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How stakeholders influence football clubs' strategy?

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par Eric Bailly
Staffordshire University (UK) - M.Sc. in European Management Strategy 2003

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4.3. How football clubs manage and communicate with their stakeholders

4.3.1. Fans

Football clubs are very committed into communicating with their fans. Despite managers are confronted to this crowd every week on match day and can feel fans' mood there, they always try to improve communication with them. Clubs now have an efficient tool, to get their fans' opinion: they use Internet forum on the clubs' website. It is an expression place where managers can easily discuss with fans, according to Mr Weathley of Liverpool F.C.

R.C. Lens has employed a fans' association member to deal with its supporters, when Liverpool F.C. created an association with ex-players for the same job. Nevertheless managers, coach and players often meet fans to talk with them and feel their desire. Liverpool F.C. organises dinners with fans from the mass, not fans' represents, and they often consult them through surveys like for the creation of the new stadium. The group `Anfield 4 Ever' opposed to the stadium move was invited to a meeting to discuss this

How stakeholders influence football clubs' strategy ? September 2003

matter with the clubs' managers. At R.C. Lens, the president of the club, the coach and some players organises meetings with the fans' represents every three months.

Fans expect to access to good games for reasonable prices, and they also expect their team to recruit the best players to win. According to Mendelow and Archer's models, the clubs should have a protectionist attitude towards them because they are key players. In a certain way clubs do, they try to keep them. It is even truer in Liverpool City where two clubs of Premier League share the same stadium. Liverpool F.C. benchmarks the Everton club about its pricing policy, in order not to loose its fans by fixing pricing not accessible to the community. Liverpool F.C. also improves regularly its structure to welcome fans as comfortably as possible in Anfield Road stadium. Thirty-five percent of the tickets are sold on match day to allow anyone to go to the games, not only season members. The waiting list to become a season member is booked for the next three years! To avoid its fans frustration and to develop commercial potential, Liverpool F.C. will play, in 2006, in a brand new stadium which capacity is about 60,000 to compare with the current one: 44,000 seats. Although Mintel (2002) reports that Liverpool F.C. does not really exploit its commercial potential, the club organises stadium tours, developed online merchandising and set up a club's museum. It also considers very important to train its stewards for the games. Stoke City F.C. also eradicated violence from its stadium by creating a `green card' to allow fans to enter its stadium. But the most important measure is to keep tickets at an accessible level. R.C. Lens is also proud not to have increased prices of season tickets for the last three years.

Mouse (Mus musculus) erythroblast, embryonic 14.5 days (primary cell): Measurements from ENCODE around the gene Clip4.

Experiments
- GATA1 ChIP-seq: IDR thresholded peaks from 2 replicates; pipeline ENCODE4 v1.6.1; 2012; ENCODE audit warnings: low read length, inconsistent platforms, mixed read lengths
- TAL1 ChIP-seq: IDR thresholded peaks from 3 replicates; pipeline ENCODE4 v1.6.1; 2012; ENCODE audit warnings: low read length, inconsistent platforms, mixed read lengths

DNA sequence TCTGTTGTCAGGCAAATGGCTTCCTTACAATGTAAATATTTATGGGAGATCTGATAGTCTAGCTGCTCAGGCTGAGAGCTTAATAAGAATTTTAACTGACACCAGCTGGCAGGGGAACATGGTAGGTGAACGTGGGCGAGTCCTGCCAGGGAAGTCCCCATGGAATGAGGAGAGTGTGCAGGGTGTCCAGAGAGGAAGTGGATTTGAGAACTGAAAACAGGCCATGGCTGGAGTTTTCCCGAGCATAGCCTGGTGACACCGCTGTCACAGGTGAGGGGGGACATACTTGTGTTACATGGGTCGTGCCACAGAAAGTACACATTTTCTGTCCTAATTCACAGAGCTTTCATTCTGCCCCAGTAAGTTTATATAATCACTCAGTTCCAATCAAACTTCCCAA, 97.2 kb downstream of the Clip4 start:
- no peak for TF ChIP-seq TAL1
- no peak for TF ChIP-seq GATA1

4.3.2. Shareholders

British football clubs do not communicate as frequently with shareholders as with fans. Shareholders are invited to attend the annual general meeting and the clubs publish their accounts every year or twice-a-year. Most of shareholders attend home games, where they can meet the clubs' managers.

Shareholders expect a certain satisfaction for their investment and also personal privileges to access games. Theorists recommend finding a compromise with these key players.

How stakeholders influence football clubs' strategy ? September 2003

English clubs have put in place special shareholders' lounge at the stadium, to attend games. They have to endorse the club's strategy, what they can do at the annual general meeting. Moreover, they often appoint key employees. Liverpool F.C. never paid any dividend to its shareholders. In counterpart, the club invests impressive amounts of money in the team, to increase the shares' value through victories on the pitch.

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